6 Diet Coke

By comparing his competitors’ efforts to ordering Diet Coke—a stark contrast to his cocaíne empire—he emphasizes their inadequacy in a game he dominates. The line, “You ordered Diet Coke, that’s a joke, right?” embodies this sentiment, showcasing Pusha’s lyrical prowess and his confidence in standing alone at the top. His references to luxury and success, juxtaposed with the harsh realities of the streets, illustrate the duality of his experience and serve as a testament to his survival and prowess.

7 Rock N Roll

Features: Kanye West, Kid Cudi

This track magnifies the essence of hip-hop’s resilience, painting vivid pictures of battles won and the rebellious heart at the core of rock ‘n’ roll. What stands out is Pusha T’s audacious line, “Look at me, legally sellin’ dope on all of these stages,” a bold declaration of his transformation from street hustles to stage triumphs, encapsulating the journey from the shadows to the spotlight. It’s a testament to survival and the alchemy of turning strife into gold, resonating deeply within the ethos of hip-hop culture.

8 Call My Bluff

Standing out amidst the vivid storytelling, the line “Everything don’t need to be addressed, The pull-up’s like a FedEx truck” encapsulates the essence of discretion in the game, while subtly flexing the reach and precision of his connections. Pusha blends threats with luxury, a reminder of his dual life, maintaining a chilling aloofness to potential conflict. The track’s unflinching delivery underlines the risks in doubting his resolve, making “Call My Bluff” a testament to Pusha’s unassailable position in the rap game.

9 Scrape It Off

Features: Lil Uzi Vert, Don Toliver

Featuring Lil Uzi Vert and Don Toliver, the track dives deep into the psyche of those entrenched in the grind, where the stakes are high, and the rewards are glittering. A standout line, “I was already sold out of work by ten o’clock,” hits hard, encapsulating the relentless pace and determination that fuel the track’s protagonists. It’s a gritty testament to survival and success in the game, where every move is calculated, and every achievement is hard-won.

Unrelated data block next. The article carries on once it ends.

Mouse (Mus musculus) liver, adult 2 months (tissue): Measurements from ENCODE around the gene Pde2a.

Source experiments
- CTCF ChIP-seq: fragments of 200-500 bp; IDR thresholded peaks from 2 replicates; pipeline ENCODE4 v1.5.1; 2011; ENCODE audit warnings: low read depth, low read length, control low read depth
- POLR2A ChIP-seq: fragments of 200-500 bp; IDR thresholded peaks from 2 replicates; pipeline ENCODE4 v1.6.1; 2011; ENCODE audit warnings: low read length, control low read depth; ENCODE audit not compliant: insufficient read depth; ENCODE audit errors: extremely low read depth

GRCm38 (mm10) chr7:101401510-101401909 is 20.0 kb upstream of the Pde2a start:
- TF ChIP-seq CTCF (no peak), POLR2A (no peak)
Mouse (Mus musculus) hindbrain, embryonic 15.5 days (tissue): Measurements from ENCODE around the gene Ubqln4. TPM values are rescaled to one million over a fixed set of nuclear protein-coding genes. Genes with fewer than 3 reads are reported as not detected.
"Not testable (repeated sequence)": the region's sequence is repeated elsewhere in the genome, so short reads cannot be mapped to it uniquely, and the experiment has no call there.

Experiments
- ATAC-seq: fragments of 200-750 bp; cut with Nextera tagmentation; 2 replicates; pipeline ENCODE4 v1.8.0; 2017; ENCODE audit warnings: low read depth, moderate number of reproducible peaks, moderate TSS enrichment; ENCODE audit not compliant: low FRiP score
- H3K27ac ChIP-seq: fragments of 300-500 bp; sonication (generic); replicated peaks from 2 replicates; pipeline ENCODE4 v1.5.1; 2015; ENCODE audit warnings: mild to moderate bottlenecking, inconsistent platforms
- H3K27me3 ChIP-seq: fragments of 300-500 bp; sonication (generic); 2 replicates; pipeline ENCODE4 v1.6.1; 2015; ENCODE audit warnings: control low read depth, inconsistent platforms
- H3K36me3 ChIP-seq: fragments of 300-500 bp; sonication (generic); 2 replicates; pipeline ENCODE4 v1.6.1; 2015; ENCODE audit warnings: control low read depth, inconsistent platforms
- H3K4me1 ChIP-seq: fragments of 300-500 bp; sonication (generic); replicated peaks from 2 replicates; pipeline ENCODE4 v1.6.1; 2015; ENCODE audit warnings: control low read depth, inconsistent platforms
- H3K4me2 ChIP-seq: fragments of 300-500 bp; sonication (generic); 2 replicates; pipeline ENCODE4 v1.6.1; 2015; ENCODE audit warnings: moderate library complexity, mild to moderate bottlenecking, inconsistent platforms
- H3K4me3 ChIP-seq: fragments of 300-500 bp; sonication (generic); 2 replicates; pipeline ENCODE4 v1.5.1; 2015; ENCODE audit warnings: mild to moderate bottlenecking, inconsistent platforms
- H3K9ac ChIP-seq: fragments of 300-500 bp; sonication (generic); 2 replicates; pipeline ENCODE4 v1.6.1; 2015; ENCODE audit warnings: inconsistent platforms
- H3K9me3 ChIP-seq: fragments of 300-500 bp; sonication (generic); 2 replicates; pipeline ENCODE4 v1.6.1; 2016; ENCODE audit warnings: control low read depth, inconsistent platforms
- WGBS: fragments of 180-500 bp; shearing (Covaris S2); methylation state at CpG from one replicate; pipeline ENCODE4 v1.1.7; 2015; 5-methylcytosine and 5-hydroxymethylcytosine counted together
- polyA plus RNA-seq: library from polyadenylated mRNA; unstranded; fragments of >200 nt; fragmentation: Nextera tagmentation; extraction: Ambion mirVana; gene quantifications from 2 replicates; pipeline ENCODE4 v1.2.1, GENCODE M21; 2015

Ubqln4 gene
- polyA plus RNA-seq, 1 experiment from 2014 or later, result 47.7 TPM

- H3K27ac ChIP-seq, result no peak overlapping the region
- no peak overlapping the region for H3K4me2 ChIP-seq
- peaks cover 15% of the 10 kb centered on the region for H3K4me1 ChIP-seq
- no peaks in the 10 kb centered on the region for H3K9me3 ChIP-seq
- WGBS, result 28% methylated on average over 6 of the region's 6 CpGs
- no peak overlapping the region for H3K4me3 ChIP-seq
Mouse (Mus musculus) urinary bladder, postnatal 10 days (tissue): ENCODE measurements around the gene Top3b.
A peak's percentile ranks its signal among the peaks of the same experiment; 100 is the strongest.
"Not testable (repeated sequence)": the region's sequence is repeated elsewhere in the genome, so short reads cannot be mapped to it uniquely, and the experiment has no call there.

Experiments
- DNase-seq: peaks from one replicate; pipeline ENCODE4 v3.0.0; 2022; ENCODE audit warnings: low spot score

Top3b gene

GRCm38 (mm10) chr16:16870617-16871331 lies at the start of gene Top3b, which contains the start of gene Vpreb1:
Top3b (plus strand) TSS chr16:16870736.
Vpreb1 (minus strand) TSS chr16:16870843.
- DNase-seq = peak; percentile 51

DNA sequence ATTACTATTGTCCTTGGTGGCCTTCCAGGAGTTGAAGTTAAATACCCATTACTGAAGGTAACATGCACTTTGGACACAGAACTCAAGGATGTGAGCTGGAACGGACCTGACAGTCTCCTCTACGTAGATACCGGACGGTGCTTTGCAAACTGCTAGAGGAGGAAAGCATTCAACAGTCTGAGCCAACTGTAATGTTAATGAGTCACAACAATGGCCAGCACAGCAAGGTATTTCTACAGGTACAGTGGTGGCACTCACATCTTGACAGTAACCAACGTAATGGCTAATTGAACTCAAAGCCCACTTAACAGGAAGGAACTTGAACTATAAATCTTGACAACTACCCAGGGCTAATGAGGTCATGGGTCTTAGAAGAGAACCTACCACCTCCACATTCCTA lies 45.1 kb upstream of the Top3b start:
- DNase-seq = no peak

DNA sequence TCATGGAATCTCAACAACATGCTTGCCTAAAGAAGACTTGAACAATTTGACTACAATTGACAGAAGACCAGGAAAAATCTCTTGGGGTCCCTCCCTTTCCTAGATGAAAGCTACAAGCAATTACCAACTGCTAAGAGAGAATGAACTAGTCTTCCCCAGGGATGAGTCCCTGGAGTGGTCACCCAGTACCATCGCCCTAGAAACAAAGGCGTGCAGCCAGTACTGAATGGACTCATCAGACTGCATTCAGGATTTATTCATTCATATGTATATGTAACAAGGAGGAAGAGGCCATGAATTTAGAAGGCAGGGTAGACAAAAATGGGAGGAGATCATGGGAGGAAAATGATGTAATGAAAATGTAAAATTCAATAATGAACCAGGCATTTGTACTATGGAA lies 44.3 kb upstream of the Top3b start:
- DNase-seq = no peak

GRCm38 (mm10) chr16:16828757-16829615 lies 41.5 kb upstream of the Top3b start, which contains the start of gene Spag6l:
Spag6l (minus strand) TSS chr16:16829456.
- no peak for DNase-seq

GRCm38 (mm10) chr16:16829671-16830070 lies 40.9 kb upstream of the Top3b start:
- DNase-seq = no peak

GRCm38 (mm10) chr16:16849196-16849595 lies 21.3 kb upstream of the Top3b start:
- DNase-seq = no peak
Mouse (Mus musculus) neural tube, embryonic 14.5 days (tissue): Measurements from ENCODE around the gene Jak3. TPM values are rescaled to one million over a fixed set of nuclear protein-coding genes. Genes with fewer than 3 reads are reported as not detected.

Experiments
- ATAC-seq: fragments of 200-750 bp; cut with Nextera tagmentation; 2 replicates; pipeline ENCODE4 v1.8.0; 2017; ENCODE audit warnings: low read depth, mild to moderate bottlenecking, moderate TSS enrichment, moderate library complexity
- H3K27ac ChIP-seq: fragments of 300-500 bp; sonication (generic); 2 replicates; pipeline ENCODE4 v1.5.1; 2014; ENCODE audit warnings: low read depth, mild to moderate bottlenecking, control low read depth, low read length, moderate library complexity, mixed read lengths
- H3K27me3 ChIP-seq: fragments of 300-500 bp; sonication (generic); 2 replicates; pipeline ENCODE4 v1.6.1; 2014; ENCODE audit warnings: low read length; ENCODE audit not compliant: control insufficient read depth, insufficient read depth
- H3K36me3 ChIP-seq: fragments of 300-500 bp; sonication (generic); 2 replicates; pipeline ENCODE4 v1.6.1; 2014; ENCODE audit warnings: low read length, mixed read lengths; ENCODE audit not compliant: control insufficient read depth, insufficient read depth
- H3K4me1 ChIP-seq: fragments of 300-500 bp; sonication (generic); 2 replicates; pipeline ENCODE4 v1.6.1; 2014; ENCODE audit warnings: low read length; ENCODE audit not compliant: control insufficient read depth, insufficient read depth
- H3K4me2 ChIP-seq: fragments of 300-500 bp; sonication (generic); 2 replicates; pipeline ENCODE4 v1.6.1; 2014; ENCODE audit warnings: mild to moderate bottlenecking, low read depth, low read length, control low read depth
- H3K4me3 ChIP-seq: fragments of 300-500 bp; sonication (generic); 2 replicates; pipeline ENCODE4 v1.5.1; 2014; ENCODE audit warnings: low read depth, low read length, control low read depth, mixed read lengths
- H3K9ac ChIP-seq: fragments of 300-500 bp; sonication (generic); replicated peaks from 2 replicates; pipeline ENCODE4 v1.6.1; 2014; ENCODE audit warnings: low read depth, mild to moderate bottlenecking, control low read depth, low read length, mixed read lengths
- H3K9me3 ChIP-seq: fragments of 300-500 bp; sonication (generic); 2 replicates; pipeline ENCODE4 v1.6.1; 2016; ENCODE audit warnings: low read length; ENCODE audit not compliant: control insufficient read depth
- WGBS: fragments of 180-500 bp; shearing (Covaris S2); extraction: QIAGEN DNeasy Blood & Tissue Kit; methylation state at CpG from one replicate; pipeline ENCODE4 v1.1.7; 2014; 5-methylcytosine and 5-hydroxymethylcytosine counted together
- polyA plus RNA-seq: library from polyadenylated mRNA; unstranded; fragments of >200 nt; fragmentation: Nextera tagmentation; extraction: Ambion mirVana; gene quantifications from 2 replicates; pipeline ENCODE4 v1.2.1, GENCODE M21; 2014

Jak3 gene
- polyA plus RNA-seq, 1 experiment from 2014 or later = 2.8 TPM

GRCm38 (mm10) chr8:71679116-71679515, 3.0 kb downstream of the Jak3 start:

10 Hear Me Clearly

Features: Nigo

With vivid imagery that weaves through luxury, loyalty, and the street hustle’s perilous allure, Pusha doesn’t just rap; he sermonizes from the pulpit of experience. A standout line, “This coke speaks to my soul like a medium,” not only underscores his deep connection to his past but also plays cleverly with the idea of communication beyond the ordinary—highlighting his unique position in the rap game as both a storyteller and a participant in the tales he tells. The track is a stark reminder of the reality behind the glitz, demanding respect through raw, unfiltered honesty.

11 Open Air

His vivid storytelling paints a picture of a world where cocaine deals happen with the same openness as any legitimate business transaction, emphasizing his dominance and survival in the game. The line, “In these ten crack commandments, I’m Moses, yeah,” not only showcases Pusha’s lyrical prowess but also positions him as the lawgiver of the streets, drawing a powerful parallel to the biblical figure while underlining the commandments he lives by in the drug trade’s unforgiving environment.

12 I Pray For You

Features: No Malice, Clipse, Labrinth

This track stands out for its intimate prayer for both foes and allies, encapsulating the complexity of human emotion and the duality of strength and vulnerability. A standout line that hits hard is, “Rarely do you see the Phoenix rise from the ashes / Lightning struck twice on four classics.” This line not only highlights the resilience and continued relevance of Pusha T and No Malice in the rap game but also nods to their legacy as Clipse, underlining their ability to constantly reinvent themselves while staying true to their essence.